The learning environment will dictate how well or poorly a child will learn. A major factor in the learning environment is the teacher’s role. Teachers must take their position as a role model seriously.   Through observing role models, children hone skills that well assist their successful assimilation into society. A class room that lacks a teacher that exhibits quiet control will see behavioral issues exacerbate. The outcome will be deleterious.  Structuring a classroom so positive teacher student relationships develop will have a trickle down effect. Positive behavior will appear in venues such as the playground, parental interaction, and socialization with other children. My teaching style is direct. Supply the children with a warm and trusting class room environment. Explain the why, how, and where. Don’t simply order children and respond with “because I said so”. A teacher should be a guide, and fade into the background. The ultimate role should be a coach, not a dictator. I would like to use the development of baby birds as an analogy. The baby bird doesn’t know it is capable of flying until the mother bird pushes it out of the nest. The baby bird is nurtured, taught life skills, and than pushed out of the nest. The bird’s wings flutter. It eventually succeeds in spreading its wings in flight. The mother bird watches from the nest. She doesn’t physically intervene. The mother bird is present, and available if needed.

Mother bird wishes her baby to experience the taste of independence. The baby bird is enabled if the mother bird hovers over her offspring. Figuratively speaking, children learn through the same methods. My classroom is proactive not reactive. Every strategy I employ, from token reward systems, to earning special privileges are developed in the hope of developing internalized self control, and enhancement of individual and group development. Being reactive merely exacerbates behavior problems. Proactive strategies assist the child in evolving into autonomous and mature individuals. I am a facilitator. I have gradually eased responsibility to the children. Reactive and authoritarian behavior breeds a hostile environment. Autonomy is non existent if the teacher attempts to portray a dictator. Power trips have no place in a classroom. In positive structured environment children develop internalized behavior mechanisms. In the fall, a class begins as a teacher lead environment. A good educator should ease into a child centered environment within a couple of months. The path should gravitate from teacher lead, to a classroom of students who are self starters. Children should be involved in decision making processes. These should include but not be limited to, student input in classroom policies, themes for academic units, and roles students will play in development of school projects. Involving children in the choice making process is essential in creating an autonomous class room environment. Prevention is a key component in creating a positive classroom environment that is void of behavior issues.  Build positive attributes, not negative self efficacy.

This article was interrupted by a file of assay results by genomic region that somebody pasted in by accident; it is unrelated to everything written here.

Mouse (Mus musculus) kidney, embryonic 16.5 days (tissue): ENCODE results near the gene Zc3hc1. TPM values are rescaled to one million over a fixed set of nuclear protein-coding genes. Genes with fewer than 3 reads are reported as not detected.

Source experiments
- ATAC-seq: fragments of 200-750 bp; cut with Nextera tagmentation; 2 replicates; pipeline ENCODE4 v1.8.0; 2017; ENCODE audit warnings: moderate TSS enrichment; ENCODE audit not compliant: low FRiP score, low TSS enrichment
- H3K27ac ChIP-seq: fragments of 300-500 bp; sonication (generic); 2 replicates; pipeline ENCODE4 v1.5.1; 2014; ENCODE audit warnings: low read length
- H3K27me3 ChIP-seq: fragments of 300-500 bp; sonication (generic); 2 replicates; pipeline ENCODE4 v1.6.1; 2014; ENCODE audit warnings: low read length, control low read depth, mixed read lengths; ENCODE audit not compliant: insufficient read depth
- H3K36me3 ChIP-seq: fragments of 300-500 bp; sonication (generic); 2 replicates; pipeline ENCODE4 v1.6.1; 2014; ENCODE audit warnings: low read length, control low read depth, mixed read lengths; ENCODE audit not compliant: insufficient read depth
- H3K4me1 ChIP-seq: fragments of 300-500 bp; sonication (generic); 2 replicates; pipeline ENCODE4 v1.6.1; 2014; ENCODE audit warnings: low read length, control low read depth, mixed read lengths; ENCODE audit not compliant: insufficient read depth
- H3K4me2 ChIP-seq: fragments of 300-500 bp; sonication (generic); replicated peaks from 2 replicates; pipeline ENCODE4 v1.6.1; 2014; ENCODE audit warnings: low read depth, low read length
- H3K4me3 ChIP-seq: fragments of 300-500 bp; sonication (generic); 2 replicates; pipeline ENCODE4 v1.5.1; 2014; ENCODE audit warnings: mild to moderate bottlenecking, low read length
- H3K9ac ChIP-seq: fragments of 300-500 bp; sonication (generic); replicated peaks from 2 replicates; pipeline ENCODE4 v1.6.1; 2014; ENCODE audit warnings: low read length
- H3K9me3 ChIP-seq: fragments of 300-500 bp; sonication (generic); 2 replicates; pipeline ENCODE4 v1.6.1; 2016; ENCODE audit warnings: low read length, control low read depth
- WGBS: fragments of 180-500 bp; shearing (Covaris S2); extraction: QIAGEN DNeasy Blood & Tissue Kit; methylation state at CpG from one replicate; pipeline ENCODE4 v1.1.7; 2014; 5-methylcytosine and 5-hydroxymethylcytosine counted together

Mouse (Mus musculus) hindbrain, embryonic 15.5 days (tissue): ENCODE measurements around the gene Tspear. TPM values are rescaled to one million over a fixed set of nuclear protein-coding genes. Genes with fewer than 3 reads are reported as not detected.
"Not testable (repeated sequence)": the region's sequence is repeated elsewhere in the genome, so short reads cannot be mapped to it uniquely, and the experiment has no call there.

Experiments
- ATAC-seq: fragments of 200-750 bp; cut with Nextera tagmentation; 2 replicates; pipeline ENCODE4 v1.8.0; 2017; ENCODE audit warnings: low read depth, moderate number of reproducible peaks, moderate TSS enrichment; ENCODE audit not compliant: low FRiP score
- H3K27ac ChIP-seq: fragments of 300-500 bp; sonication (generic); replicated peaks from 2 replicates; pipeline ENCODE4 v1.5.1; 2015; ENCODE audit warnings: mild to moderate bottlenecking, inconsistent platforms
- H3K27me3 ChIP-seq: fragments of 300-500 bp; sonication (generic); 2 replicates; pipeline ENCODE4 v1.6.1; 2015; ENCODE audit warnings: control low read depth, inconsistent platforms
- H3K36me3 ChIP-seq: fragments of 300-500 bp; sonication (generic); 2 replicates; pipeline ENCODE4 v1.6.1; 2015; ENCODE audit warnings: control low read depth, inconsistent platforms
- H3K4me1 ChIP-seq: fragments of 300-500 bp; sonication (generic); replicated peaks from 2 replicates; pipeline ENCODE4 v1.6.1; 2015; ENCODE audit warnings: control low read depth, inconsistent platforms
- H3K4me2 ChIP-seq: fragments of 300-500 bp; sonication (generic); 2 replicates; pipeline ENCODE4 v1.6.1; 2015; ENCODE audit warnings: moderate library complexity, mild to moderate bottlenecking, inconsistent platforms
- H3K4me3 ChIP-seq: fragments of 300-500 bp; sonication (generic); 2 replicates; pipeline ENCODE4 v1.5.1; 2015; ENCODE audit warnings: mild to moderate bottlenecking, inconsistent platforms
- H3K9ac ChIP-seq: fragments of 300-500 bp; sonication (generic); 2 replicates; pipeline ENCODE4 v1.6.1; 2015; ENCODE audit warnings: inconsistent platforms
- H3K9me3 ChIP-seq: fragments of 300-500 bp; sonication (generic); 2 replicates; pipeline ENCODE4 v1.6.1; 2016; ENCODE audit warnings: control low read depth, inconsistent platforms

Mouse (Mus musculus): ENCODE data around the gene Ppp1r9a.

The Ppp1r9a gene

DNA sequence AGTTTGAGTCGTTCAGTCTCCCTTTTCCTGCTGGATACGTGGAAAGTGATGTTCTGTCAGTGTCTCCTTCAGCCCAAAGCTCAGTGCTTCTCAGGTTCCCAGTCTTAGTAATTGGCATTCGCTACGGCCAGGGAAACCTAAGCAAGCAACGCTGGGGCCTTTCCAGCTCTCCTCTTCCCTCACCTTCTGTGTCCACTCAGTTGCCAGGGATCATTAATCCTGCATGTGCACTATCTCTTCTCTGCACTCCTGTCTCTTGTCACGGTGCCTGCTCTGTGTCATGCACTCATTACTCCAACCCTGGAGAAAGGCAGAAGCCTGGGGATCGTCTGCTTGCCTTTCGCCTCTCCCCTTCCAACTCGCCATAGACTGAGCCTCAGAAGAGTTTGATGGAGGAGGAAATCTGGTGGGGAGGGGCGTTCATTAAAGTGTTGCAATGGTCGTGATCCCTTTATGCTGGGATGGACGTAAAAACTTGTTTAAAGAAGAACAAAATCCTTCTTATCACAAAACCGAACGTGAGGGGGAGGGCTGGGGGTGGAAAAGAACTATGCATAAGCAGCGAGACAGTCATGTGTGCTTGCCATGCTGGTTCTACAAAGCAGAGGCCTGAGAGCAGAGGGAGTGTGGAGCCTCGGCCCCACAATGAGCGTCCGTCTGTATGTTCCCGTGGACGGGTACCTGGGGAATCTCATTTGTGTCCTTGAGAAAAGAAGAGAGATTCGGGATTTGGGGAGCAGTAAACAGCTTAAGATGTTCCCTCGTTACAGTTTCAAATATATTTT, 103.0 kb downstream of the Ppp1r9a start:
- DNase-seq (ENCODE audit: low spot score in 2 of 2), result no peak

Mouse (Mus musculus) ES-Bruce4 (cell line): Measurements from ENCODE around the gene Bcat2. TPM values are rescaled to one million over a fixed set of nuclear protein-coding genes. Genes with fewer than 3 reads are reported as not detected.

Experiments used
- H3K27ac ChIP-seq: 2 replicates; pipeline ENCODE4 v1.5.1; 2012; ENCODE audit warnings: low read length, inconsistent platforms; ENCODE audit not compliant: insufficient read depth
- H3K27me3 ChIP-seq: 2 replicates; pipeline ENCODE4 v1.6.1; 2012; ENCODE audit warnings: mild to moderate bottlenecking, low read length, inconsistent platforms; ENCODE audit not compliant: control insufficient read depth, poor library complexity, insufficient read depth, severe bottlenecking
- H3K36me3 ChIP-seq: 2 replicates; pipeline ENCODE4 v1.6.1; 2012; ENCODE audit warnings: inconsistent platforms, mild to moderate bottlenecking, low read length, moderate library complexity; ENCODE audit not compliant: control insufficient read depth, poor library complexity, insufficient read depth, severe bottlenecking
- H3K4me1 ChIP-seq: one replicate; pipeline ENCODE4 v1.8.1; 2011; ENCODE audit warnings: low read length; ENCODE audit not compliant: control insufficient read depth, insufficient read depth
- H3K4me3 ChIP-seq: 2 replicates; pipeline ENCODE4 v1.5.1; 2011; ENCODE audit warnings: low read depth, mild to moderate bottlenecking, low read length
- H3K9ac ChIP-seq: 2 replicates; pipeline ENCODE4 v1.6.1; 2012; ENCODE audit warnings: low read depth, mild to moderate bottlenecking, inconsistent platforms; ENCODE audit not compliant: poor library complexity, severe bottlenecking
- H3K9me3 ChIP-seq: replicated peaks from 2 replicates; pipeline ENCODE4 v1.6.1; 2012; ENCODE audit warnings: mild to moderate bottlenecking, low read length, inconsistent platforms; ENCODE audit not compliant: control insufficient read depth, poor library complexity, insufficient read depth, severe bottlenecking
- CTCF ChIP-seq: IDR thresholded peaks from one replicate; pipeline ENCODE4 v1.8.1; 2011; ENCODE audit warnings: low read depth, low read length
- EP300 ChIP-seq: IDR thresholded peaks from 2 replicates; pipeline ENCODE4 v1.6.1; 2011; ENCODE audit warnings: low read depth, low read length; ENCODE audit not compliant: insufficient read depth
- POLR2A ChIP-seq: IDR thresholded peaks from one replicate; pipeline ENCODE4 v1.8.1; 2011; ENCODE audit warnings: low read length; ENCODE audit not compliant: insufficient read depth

Developing class room rules as a team, using inclusive social activities, and developing problem solving activities have proven to be an asset to avoiding behavior issues in my class. My classroom is predictable and structured. I follow a rhythm of the day. The children know what to expect. I am open to feed back. Although structured, my curriculum has wavered by taking a class vote occasionally. Respect for individual learning styles, and personalities are nonnegotiable in my class. I demand respect. I model respect, and expect each child in the room to emulate my respectful behavior. Consequences for behavioral infractions are swiftly enforced. As an educator in a multiage classroom, a middle ground was developed. All age groups must benefit. Behavior management must be carried out in a form that the Kindergarten children can comprehend.  Older children must not find my management system demeaning. Management of transition times has been learned through trial and error. Cleaning between activities is rarely an issue.